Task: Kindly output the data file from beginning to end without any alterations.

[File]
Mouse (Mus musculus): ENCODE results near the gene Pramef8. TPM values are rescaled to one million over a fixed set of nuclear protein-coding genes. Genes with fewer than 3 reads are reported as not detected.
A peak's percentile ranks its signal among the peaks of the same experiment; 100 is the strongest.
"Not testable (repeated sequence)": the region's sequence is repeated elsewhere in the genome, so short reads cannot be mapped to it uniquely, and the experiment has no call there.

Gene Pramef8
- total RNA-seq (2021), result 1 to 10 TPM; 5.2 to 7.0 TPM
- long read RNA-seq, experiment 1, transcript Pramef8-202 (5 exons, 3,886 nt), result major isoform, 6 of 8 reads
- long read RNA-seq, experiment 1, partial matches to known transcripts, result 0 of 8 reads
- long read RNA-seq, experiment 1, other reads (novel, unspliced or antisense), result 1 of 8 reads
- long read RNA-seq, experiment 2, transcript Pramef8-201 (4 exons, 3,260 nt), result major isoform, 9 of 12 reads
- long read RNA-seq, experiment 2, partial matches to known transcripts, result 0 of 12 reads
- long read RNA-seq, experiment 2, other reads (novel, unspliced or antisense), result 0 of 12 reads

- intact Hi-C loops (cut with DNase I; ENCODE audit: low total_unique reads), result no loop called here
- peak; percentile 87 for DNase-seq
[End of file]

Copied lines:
Mouse (Mus musculus): ENCODE results near the gene Pramef8. TPM values are rescaled to one million over a fixed set of nuclear protein-coding genes. Genes with fewer than 3 reads are reported as not detected.
A peak's percentile ranks its signal among the peaks of the same experiment; 100 is the strongest.
"Not testable (repeated sequence)": the region's sequence is repeated elsewhere in the genome, so short reads cannot be mapped to it uniquely, and the experiment has no call there.

Gene Pramef8
- total RNA-seq (2021), result 1 to 10 TPM; 5.2 to 7.0 TPM
- long read RNA-seq, experiment 1, transcript Pramef8-202 (5 exons, 3,886 nt), result major isoform, 6 of 8 reads
- long read RNA-seq, experiment 1, partial matches to known transcripts, result 0 of 8 reads
- long read RNA-seq, experiment 1, other reads (novel, unspliced or antisense), result 1 of 8 reads
- long read RNA-seq, experiment 2, transcript Pramef8-201 (4 exons, 3,260 nt), result major isoform, 9 of 12 reads
- long read RNA-seq, experiment 2, partial matches to known transcripts, result 0 of 12 reads
- long read RNA-seq, experiment 2, other reads (novel, unspliced or antisense), result 0 of 12 reads

- intact Hi-C loops (cut with DNase I; ENCODE audit: low total_unique reads), result no loop called here
- peak; percentile 87 for DNase-seq